Because the source material was so far removed from my own life I didn't even realize that Romy and Michele was essentially a parody of white womanhood. I genuinely thought that one of the privileges of being white and pretty was the right to be dumb and broke, without consequence. That certainly was not the case for me; as a young black girl, I was beat over the head with messaging that I should always be striving for excellence in order to "succeed" in life. The lives of Romy and Michele were what I imagined vacation to feel like, and that's the mental space I put myself in as I visually traveled with them to Tucson, Arizona, as they confronted their pasts.

If adulthood has taught me anything, however, it's that I didn't know a damn thing about adulthood when I was 10. A lot has happened in the decade or so since I last saw my beloved cult classic, so it felt like it was time for a revisit. (Thankfully, Hulu started streaming it earlier this month.) And what I realized watching it again, is that Romy and Michele's High School Reunion didn't only offer a comical version of being grown up, but one that was eerily practical and relatable, even today.

One reason for this is that social media has made every day a high school reunion, thanks to the normalization of nonstop life updates of everyone you've ever met. This has made us increasingly obsessed with comparing ourselves, and our success, to other people. When I attended my own high school reunion a few years ago, I felt like I was being sized up against my Facebook updates. I wondered how Romy and Michele's High School Reunion might play out if it took place in our Instagram-obsessed generation, before deducing that the takeaways would be pretty much the same.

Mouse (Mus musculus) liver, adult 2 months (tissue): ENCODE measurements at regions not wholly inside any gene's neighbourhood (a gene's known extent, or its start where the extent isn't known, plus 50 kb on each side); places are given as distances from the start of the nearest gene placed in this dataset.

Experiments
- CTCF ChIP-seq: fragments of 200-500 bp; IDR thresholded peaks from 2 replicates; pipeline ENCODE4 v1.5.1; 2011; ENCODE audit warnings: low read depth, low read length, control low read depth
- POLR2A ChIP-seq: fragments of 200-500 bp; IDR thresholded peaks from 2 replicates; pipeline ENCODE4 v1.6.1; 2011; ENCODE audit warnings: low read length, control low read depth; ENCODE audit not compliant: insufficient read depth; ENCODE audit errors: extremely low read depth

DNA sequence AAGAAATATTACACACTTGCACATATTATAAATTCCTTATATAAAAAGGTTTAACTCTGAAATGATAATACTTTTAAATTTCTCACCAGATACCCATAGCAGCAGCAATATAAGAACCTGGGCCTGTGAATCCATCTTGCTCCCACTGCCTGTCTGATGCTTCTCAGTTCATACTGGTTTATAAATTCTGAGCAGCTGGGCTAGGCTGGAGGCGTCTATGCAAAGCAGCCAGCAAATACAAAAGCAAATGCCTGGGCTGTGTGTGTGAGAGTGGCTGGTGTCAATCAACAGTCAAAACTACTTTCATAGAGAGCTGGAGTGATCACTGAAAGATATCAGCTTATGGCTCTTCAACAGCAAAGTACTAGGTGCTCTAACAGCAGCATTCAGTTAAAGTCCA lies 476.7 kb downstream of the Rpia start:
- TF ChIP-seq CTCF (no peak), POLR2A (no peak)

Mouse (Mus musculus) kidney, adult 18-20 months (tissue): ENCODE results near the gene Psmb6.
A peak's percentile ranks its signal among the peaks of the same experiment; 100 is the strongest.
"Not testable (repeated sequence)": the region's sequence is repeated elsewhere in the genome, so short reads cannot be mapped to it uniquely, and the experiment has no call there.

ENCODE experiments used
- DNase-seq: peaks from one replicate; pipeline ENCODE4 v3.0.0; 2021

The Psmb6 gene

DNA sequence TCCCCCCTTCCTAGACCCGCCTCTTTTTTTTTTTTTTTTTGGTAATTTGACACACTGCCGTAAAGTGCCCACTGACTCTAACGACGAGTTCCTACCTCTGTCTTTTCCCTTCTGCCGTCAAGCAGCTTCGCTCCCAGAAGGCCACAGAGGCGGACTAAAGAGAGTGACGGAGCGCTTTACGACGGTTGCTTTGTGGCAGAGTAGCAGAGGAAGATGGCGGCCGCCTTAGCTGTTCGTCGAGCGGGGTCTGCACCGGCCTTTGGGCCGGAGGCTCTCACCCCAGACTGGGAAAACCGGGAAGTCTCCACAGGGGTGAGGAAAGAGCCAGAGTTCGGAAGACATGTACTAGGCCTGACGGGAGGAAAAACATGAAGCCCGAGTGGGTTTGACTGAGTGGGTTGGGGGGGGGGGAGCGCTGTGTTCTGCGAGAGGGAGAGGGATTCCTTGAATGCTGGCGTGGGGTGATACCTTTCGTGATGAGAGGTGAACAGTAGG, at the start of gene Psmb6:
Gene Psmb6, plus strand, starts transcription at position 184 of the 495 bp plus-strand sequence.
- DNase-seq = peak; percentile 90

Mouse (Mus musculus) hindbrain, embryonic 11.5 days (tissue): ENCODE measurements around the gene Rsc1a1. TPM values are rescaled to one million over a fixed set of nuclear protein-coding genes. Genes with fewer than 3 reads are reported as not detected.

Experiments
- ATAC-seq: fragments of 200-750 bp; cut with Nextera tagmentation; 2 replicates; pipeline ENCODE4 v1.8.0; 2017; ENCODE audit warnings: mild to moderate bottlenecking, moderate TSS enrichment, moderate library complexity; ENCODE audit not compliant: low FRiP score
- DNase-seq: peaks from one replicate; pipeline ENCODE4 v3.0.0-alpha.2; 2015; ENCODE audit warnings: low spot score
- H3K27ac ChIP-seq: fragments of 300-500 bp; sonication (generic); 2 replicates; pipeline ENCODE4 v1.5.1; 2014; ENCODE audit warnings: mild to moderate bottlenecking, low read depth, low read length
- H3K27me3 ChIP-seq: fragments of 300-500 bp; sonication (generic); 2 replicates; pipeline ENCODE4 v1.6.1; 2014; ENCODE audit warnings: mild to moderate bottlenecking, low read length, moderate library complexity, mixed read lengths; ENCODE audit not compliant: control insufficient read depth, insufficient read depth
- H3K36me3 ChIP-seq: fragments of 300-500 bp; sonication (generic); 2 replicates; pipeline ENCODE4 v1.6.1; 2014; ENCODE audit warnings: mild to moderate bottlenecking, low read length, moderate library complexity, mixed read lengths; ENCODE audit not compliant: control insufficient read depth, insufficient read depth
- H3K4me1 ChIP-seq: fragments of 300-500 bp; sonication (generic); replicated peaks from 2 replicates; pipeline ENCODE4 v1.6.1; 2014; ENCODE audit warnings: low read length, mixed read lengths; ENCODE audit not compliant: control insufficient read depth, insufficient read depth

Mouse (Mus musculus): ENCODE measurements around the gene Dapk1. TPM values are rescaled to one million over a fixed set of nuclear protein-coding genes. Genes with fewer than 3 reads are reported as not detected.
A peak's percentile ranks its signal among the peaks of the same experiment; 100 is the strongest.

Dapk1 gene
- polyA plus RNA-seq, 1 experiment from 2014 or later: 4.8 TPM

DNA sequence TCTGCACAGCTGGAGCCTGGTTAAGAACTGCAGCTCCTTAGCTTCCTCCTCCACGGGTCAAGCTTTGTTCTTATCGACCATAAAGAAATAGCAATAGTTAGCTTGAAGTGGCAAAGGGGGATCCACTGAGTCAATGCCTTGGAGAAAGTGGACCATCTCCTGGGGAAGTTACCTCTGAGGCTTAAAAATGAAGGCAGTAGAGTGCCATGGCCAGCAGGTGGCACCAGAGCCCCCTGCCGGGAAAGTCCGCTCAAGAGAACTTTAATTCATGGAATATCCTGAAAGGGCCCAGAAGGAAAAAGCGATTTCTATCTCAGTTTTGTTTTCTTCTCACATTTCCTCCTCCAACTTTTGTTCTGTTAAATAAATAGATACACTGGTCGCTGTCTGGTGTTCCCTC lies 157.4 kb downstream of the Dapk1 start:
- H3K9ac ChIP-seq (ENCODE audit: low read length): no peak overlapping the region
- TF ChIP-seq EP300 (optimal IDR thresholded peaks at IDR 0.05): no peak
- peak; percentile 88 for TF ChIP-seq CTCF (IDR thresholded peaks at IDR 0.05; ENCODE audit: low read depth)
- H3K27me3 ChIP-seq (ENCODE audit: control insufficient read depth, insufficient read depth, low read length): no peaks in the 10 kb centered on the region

The post-high school Romy and Michele have a life that seemed glamorous to an adolescent me but actually speaks to a different kind of lifestyle, one in which the pair are just fine sharing a bedroom, working out, and spending their spare time making funky clothes to wear. It's the life they dreamed of having as misfit high schoolers. They were always outsiders in their smaller hometown of Tucson, but they flourish in L.A., where they can be themselves.